In this case the new evidence would only have undermined the credibility of the test results. The conviction did not rest alone upon this evidence. The review of the record discloses that the petitioner was weaving back and forth across four traffic lanes, striking the curb on several occasions. (Trial Tr. 3.) When petitioner was stopped the investigating officer "detected a very strong odor of alcohol type beverage to be emitting from his breath, from his person and the interior of the vehicle." (Trial Tr. 4.) Doubts as to the accuracy of the test would not have raised a reasonable doubt as to guilt which did not otherwise exist.

ACCORDINGLY, IT IS ORDERED:

1. That the respondent's Motion to Dismiss for lack of jurisdiction is denied.

*672 2. That the Petition for Writ of Habeas Corpus is denied.

 
APPENDIX 
RULES AND REGULATIONS 
MOTOR VEHICLES 
Board of Chemical Tests for Alcoholic Influence

The Board filed Rules and Regulations Pertaining to Breath-Alcohol Analysis Methods and Techniques adopted April 23, 1973. A photographic reproduction of said filing follows:

The Board of Chemical Tests for Alcoholic Influence, having published notice of its intention to adopt certain rules and regulations pertaining to breath-alcohol analysis methods and techniques pursuant to 47 O.S., § 759, hereby adopts the following rules and regulations, which supersede and replace the rules and regulations pertaining to performance of chemical tests for alcohol upon specimens of breath adopted by the Board on August 14, 1969:

1. Analysis of breath specimens for the determination of the alcoholic content therein by means of the Model 900 or Model 900A Breathalyzer apparatus used in association with the Model 6000 or Model Mark II Alcoholic Breath Simulator device (all of which are manufactured by the Smith & Wesson Electronics Company, Eatontown, New Jersey 07724, or its successors) is hereby declared to be a satisfactory technique or method for performance of chemical tests for alcoholic influence, and is approved as a method for chemical analysis of breath for alcohol.

 
(a) The procedure for each such analysis shall include the following:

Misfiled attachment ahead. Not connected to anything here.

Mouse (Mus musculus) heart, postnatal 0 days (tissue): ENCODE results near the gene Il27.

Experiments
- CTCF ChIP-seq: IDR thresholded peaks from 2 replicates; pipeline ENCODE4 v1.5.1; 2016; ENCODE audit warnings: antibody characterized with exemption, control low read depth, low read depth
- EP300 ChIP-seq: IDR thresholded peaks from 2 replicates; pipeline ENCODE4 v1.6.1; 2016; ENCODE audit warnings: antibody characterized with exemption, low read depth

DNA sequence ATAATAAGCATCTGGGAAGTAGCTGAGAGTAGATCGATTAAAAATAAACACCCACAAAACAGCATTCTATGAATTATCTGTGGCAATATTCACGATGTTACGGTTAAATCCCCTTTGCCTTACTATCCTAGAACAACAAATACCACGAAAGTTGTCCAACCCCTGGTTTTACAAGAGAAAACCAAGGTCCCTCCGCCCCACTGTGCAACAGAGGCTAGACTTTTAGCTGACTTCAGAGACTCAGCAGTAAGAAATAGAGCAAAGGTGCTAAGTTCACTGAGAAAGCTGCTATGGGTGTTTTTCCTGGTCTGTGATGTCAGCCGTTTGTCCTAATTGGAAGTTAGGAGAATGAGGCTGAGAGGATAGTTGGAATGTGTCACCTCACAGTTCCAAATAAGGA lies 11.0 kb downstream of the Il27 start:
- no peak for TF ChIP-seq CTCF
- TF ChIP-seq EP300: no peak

(1) Continuous observation of the subject whose breath is to be tested for a period of at least fifteen (15) minutes prior to the collection of the breath specimen, during which period the subject shall not have ingested alcohol or alcoholic beverages, regurgitated, or vomited.
 
(2) A blank analysis.
 
(3) Analyses for alcohol of one or more specimens of breath which prior to collection were substantially in equilibrium with pulmonary arterial blood with respect to alcohol.
 
(4) Analysis for alcohol of at least one suitable reference or control sample of known alcohol concentration, such as air equilibrated at a known temperature with a reference solution of known ethyl alcohol content, results of which analysis or analyses must coincide with the corresponding blood-alcohol concentration target value within ±0.01% w/v.
 
(5) Performance of the above steps (2), (3), and (4) shall be in accordance with the "Operating Procedure" set forth in the Breath Analysis Record and Report, a copy of which is attached hereto marked Exhibit "A".
 
(6) The operator performing each such analysis shall complete the Breath Analysis Record and Report and forward one copy thereof to the Department of Public Safety, Post Office Box 11415, Oklahoma City, Oklahoma.
 
(b) The following maintenance shall be performed on the above listed equipment at least once during each thirty (30) day period or after every twenty-five (25) tests, whichever occurs first, by a person possessing a valid Breath Alcohol Analysis (Supervisor) Permit by this Board.
 
(1) A thorough inspection of the equipment for cleanliness and determination that it is in proper operating condition shall be performed.